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I attended a thirty minute presentation that was an expansion of what Taleworlds Entertainment showed off at this year’s PC Gaming Show. So everything was all about siege. From what I saw, and from what questions were answered, fans should certainly be happy as this appears to be the next step up of what we saw with the original Mount and Blade. Mount and Blade II: Bannerlord is something I personally wanted to get my hands on right after. You can see some of it right here.

With that, there’s a bit more strategy to siege this time around and more tools available in your quest to take over a castle, or whatever it may be. The first is the expanded siege weapons. You’ll have plenty of things to choose from, from trebuchets to battering rams to catapults, and of course you can utilize some ladders just as before. Some portions of castles are destructible as well, like the gate, which a battering ram will eventually take care of. The trebuchets and catapults can destroy the battlements above to expose enemy archers, and of course to take out the men themselves as well.

So while you have a bunch of tools at your disposal, you have a bit of control over them as well. You will choose what siege weapon goes where and can then assign troops to get to work on that weapon. The player character can get in on the action too, with all of the siege weapons, even taking the lone job of loading oil for the catapults.

Aside from that, the battle themselves between troops seems greatly improved. For one, weather will affect the effectiveness for your troops; for example, if it is all wet and muddy, troops will slip when they run and things like that.

However, it seemed to me that the AI was greatly improved for troops. All of the same commands are in there to tell specific troops what to do, but letting them roam and do their own thing seems to work out quite well. For example, as mentioned before you can make troops work on siege weapons, but if you don’t give your troops any commands other than attack, they will fill in the roles automatically. What impressed me more was just how your troops would know to stay behind certain thresholds, or retreat to them, based on the threat of enemy archers. Further, troops within the castle were smart enough to know to retreat further in the keep when the castle was overrun. That was sort of there before, but Bannerlord let’s you see them escape into there in real time, rather than just having another phase of the siege being clearing out the remaining enemies in the keep.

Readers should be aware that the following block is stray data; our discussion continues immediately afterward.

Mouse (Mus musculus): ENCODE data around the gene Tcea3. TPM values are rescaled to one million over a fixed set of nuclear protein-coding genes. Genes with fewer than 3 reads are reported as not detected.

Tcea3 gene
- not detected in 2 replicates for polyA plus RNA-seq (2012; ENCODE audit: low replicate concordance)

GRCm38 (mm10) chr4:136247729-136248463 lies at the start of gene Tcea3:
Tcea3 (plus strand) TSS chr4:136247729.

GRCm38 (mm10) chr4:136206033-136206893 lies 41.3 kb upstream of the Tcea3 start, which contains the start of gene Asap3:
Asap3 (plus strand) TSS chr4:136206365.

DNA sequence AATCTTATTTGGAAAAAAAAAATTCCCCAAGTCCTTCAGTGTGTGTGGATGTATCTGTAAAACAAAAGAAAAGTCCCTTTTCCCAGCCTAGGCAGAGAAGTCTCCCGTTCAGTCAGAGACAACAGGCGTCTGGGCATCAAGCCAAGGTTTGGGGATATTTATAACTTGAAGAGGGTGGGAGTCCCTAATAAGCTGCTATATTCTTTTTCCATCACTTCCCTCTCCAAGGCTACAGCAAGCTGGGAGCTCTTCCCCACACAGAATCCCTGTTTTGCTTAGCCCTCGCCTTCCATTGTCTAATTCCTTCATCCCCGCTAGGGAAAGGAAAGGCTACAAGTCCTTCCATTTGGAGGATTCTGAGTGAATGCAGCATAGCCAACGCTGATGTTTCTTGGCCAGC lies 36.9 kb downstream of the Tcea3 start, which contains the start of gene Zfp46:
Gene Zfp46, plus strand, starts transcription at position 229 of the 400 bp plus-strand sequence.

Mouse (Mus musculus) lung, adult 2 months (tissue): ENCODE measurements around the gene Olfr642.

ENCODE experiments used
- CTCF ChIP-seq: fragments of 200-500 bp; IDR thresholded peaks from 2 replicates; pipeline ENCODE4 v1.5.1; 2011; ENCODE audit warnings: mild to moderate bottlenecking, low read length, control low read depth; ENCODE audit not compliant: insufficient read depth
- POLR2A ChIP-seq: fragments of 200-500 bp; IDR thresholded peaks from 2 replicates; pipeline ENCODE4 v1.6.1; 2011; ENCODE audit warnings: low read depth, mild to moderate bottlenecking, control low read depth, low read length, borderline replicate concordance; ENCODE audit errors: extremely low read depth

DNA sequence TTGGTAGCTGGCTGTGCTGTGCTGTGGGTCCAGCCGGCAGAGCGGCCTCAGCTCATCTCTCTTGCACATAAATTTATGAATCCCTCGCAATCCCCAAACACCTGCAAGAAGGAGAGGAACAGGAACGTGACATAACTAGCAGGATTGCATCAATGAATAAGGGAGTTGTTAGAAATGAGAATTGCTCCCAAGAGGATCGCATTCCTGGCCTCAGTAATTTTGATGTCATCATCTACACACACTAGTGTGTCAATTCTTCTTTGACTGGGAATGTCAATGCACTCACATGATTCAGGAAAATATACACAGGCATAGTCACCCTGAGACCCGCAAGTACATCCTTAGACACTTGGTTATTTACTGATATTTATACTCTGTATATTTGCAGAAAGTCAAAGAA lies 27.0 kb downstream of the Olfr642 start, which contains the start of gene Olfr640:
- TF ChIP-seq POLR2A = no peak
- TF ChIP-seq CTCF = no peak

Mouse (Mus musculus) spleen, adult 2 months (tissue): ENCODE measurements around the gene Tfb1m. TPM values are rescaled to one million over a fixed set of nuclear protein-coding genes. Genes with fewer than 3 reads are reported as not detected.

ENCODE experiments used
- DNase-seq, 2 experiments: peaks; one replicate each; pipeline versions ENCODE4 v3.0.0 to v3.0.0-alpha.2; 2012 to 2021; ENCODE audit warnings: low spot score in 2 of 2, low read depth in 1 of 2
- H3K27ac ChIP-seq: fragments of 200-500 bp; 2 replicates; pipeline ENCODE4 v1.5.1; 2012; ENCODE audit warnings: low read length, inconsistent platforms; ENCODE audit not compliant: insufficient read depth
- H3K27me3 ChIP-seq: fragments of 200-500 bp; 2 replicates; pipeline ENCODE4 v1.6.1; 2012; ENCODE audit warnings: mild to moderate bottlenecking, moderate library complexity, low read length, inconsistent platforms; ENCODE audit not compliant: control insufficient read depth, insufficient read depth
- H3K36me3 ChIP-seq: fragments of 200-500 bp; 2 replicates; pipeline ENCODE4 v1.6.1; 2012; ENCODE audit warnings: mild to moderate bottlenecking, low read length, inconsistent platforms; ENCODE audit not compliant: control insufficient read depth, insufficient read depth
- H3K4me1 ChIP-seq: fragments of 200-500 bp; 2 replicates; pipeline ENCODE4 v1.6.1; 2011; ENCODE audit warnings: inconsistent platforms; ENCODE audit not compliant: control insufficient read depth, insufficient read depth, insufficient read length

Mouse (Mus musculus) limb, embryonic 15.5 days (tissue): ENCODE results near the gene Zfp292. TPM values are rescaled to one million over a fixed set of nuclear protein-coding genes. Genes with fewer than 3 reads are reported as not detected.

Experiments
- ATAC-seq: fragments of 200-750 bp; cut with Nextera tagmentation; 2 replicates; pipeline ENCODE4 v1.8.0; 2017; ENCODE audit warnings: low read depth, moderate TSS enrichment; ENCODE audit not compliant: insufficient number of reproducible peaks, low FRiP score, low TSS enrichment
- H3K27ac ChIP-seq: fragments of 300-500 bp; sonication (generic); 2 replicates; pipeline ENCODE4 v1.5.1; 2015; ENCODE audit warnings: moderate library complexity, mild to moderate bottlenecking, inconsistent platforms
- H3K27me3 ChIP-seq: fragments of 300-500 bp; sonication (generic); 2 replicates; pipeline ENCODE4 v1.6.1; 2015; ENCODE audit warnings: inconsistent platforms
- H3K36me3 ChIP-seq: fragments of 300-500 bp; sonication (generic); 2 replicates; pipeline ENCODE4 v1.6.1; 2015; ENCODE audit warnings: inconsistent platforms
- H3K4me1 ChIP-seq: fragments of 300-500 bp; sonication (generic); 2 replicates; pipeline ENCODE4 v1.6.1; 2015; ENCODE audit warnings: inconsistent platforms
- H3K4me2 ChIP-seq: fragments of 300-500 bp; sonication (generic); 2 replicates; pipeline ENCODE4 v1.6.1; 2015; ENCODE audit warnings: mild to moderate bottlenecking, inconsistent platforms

After the presentation, we were able to ask a few questions and received some info about diplomacy. Basically, every time you interact with a lord of some sort, you have the option to barter with them. That could be offering yourself for marriage to get something, to returning a prisoner in exchange for something, or a whole lot more. So any time you want something, you have to give something. All the lords are different and have different ambitions and goals, so certain things to trade work better than with others. 

An interesting thing Taleworlds mentioned showed how significant relationships with individual lords will be. They will have an evaluation and opinion of you, which will affect you in different ways. The example Taleworlds gave was pretty cool. They said that you could have a really good relationship with some lord whose kingdom you just went at war with. Usually, that would mean all the lords would attack you as an enemy. However, if you have a good enough relationship with a lord, he likely won’t fight you and could even help you with some things. The implications of that is pretty cool as it seems there will most definitely be more opportunities for relationships to have a big impact.

Taleworlds said they are hoping to get a beta out for testing sometime this year for Bannerlord, but regardless we should be expecting the game sometime in 2017 on PC. Also, be on the look out for an interview with Taleworlds all about Bannerlord!

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Andrew Otton

Editor in Chief

Editor in Chief at TechRaptor. Lover of some things, a not so much lover of other things.